Whose Morality is it Anyway?

Photo by Nils on Unsplash.

[content warning: Although it contains no overt or graphic details, this piece discusses abortion and its moral condemnation.]

Brazil is a second-year white settler woman studying philosophy and environmental science. She is a pro-choice feminist.

Saturday March 10, the philosophy department held their annual student symposium. This is an event at which philosophy students from all years are given the opportunity to submit and present their work as a talk, receiving comments and criticism to strengthen their argumentative practice. One talk from this years’ symposium raised some important questions to consider, especially about the purpose of philosophy as a whole. Based on the title of the talk — “Abortion is Always Immoral” — I probably don’t need to explain why this particular talk garnered chatter, both in the department and online. The fact that there were threats to disrupt the talk is not something I take lightly. I have no intention of starting an argument here with, or about, the author of the talk, because I don’t think it’s worth it. I didn’t speak up on March 10 about my concerns, so now I want to speak more broadly, and talk about philosophy.

Sitting in the Trent Student Center, watching a classmate handle the complex subject of abortion was emotional and mind bending for me, because of the context of the room and the larger implications of this kind of work. To me, this topic was so obviously more slippery than a precise logical philosophical handling could grasp. To me, the moment the speaker opened his mouth he had lost some aspect of the argument.

This talk led me to wonder: should we be able to tell men they can’t talk about abortion, just on the premise that they can’t experience it? I think that in philosophy we can’t make this limitation. To my understanding, philosophers first acknowledge all that they do not know and attempt to work from what they do. Traditionally, philosophy is focused on the pursuit of objectivity; reason can lead to truth. So, just as the living have to try and talk about death, men can try and talk about the morality of abortion.

I think, though, that when we talk about death, philosophers recognize that they cannot ever truly know death (when alive), and there was no acknowledgement of that here. I did not feel like there was an understanding, from the speaker or in the room, that this topic was being handled from the position of a young man. This is a topic with serious implications. The conclusion of which was a condemnation handed out by someone who could never themselves be condemned. I don’t want to argue that we should bar big topics in undergraduate philosophy. Young people are crazy radical and that is a good thing. It is important to push barriers and stick to our guns and whatnot, and maybe even say things we do not understand. But the sober, careful tone of this philosophical inquiry didn’t feel like that.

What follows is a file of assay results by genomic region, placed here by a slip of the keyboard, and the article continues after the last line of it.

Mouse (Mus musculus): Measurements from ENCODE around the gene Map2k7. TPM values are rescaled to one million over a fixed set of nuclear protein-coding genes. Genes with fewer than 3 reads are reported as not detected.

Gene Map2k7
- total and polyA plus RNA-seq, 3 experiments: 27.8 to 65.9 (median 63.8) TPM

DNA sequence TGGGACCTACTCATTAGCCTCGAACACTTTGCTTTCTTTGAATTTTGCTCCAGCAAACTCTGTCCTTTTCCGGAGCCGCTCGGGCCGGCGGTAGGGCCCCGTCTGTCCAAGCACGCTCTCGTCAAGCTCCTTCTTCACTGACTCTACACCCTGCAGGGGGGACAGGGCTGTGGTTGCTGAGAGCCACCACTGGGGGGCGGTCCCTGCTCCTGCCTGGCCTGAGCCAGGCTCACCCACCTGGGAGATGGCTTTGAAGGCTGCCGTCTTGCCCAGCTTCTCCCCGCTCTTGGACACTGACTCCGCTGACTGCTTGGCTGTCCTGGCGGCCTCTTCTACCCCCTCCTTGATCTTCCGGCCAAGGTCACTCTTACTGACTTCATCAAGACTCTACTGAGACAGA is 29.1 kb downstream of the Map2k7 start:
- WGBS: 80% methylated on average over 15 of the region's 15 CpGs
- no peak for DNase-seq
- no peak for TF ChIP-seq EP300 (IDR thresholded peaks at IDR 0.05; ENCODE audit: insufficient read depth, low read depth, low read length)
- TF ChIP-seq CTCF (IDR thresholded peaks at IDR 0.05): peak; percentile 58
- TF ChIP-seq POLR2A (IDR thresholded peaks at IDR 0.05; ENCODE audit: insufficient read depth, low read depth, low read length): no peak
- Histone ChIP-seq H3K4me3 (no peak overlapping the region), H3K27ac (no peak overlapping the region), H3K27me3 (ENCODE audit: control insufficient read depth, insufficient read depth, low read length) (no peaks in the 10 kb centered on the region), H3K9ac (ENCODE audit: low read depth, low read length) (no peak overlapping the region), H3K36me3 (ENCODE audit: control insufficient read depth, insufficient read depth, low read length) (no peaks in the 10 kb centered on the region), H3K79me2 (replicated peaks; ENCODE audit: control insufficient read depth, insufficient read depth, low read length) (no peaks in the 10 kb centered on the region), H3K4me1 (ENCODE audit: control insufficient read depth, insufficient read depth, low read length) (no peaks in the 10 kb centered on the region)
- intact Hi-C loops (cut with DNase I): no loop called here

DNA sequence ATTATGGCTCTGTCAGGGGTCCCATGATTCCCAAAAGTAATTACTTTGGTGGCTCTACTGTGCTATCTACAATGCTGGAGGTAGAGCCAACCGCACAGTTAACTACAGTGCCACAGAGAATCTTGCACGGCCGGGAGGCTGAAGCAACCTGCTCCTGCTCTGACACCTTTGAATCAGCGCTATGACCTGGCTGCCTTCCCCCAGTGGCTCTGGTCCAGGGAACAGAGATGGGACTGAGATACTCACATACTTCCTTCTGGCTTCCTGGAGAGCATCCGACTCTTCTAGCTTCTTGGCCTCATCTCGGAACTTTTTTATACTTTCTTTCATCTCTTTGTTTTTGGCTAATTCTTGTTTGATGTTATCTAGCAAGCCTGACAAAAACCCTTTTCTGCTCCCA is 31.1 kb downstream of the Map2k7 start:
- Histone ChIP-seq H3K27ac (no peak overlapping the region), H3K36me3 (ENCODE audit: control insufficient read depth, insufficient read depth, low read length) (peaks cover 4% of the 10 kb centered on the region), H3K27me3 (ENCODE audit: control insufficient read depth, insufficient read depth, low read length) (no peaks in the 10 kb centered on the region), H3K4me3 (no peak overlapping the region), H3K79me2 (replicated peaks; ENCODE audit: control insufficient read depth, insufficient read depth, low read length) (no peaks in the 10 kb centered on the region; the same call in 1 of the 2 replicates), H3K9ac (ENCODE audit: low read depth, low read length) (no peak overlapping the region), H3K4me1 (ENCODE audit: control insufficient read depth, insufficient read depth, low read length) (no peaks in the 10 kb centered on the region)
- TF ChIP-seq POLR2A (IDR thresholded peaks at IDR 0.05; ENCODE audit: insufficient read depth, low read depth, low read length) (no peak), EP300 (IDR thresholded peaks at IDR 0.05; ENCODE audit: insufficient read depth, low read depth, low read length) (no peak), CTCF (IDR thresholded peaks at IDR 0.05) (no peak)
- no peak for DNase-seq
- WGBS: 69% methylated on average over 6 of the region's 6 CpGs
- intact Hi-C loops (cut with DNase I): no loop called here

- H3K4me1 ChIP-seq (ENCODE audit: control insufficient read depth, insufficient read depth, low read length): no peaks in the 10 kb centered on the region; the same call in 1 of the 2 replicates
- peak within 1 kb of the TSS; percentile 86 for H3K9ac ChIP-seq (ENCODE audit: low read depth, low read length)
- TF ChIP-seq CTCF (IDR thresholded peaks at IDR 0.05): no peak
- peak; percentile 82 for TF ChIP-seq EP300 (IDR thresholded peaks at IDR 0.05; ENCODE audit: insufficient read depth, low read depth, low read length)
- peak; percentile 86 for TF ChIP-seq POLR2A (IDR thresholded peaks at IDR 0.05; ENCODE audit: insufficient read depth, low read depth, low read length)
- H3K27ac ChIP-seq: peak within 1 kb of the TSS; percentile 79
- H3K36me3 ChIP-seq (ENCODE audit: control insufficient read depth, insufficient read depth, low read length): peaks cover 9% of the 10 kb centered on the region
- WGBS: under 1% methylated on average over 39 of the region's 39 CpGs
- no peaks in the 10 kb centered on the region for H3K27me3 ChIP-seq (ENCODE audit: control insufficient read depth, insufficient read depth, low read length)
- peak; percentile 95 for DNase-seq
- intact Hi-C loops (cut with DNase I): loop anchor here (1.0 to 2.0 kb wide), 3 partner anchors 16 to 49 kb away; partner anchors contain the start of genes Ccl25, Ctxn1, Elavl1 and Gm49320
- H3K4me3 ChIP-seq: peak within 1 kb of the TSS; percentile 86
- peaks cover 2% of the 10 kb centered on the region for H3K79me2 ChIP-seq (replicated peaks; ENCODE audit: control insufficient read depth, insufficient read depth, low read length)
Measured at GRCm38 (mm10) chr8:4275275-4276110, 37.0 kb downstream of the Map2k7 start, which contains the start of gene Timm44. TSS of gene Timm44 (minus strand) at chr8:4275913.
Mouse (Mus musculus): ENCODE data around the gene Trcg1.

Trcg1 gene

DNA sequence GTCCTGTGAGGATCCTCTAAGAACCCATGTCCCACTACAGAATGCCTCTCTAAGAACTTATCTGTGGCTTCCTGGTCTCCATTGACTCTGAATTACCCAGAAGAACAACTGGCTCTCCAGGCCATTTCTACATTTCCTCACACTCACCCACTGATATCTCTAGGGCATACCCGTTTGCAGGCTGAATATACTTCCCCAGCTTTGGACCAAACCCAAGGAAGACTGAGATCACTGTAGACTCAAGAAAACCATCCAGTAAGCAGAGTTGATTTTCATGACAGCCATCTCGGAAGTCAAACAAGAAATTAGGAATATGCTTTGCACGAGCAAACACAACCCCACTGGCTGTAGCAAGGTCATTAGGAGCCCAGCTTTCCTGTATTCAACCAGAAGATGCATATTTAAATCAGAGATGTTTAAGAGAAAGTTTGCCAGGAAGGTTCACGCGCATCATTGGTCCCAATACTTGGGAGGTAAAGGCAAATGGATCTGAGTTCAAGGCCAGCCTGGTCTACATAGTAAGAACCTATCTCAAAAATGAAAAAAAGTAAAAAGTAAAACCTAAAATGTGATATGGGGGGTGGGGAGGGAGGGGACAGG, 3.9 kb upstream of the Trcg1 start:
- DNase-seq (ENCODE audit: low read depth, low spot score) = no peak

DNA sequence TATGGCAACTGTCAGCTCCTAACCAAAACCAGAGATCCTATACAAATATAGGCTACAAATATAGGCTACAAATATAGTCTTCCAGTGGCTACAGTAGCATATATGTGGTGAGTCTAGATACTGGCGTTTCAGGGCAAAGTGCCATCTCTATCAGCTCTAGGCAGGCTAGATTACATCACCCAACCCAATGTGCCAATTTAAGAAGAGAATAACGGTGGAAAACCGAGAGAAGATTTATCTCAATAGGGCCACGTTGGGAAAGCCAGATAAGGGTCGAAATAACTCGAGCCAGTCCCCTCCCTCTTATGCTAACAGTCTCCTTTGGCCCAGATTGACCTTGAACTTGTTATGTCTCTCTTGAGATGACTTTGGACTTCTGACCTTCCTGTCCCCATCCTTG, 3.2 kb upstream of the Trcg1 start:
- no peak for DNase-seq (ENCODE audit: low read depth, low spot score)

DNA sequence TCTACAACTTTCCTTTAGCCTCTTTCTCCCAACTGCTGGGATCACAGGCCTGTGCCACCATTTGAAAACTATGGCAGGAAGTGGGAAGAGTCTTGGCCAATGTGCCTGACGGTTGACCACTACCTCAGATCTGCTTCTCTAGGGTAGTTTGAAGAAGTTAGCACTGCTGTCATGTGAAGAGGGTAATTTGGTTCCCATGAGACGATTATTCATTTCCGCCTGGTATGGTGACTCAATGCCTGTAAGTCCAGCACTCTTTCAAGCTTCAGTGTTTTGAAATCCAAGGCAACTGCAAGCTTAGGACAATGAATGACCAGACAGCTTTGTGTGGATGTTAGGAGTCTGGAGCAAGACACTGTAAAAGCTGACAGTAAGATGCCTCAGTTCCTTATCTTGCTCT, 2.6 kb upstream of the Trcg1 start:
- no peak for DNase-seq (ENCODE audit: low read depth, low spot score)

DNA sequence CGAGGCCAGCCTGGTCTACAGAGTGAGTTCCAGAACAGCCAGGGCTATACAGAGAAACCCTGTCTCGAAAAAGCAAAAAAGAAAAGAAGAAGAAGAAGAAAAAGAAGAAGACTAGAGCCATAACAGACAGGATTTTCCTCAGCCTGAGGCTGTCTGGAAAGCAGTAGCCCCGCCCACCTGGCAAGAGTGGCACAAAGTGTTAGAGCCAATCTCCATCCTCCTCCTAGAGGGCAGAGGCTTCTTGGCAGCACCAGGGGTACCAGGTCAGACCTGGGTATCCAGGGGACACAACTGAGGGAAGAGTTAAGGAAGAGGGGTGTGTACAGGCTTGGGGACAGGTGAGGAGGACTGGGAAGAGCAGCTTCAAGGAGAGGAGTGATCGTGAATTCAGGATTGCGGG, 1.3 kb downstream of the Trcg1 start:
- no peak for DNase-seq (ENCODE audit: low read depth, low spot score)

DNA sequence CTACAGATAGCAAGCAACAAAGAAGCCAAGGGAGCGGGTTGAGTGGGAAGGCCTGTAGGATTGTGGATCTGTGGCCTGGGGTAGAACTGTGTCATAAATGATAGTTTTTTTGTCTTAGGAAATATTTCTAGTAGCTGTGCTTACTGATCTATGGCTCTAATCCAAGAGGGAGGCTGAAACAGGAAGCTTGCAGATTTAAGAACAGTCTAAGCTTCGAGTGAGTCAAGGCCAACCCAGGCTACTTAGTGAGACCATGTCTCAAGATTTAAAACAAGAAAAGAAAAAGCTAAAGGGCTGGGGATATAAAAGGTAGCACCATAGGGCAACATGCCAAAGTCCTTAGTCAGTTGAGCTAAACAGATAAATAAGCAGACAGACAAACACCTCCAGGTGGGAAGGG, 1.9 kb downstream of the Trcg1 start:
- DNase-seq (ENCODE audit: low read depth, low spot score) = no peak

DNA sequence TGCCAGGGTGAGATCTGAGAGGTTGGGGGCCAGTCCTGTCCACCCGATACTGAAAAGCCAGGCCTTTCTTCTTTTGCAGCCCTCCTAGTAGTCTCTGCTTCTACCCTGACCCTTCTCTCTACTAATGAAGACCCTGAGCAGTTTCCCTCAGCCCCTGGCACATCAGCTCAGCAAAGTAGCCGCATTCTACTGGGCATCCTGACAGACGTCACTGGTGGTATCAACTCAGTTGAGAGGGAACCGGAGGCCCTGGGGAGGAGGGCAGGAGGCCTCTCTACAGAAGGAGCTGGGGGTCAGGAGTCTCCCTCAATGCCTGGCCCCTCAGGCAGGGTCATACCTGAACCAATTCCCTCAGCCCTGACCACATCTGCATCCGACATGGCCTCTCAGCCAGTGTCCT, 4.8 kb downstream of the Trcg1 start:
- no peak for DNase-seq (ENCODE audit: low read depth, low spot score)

This talk had philosophical merit. It may have proved (so much that philosophy can prove anything) that abortion is immoral within a strict definition of morality, abortion, and life, and with strict definition of relationship between carrying body, womb and fetus (these were perhaps dismantled by some objections in the room that day). The talk was logical, employing current ethical work and interesting use of texts with nearly airtight language and argumentation, but it was limited. What does a talk like this even mean on a broader scale? Nothing. Abortion is legal in Canada. When you place this kind of argument into a sociological, medical, economic, ethical or basically any other context, the terms become muddied and the strict ethical lines are no longer conclusive, and women may remain un-condemned.

This talk made me angry. This talk made me worry that philosophy isn’t what I thought it was because it allowed for such limited discourse without objection or pushback. I spent the next week having extensive conversations with friends, classmates, and profs, trying to understand what happened. And I am not abandoning philosophy. I don’t think philosophy has to be this way. From what I understand now, philosophy is enriched and more powerful when the speaker positions themselves and their topic within the broader social context, especially when taking on ethical topics. This talk challenged the way I think, and hold my beliefs, and I feel more strongly now that what I want to do in philosophy is hold my subjectivity in clear view. I want to try and get to wisdom through philosophy, even about morally challenging topics, by taking responsibility for myself and my privilege, not in spite of it.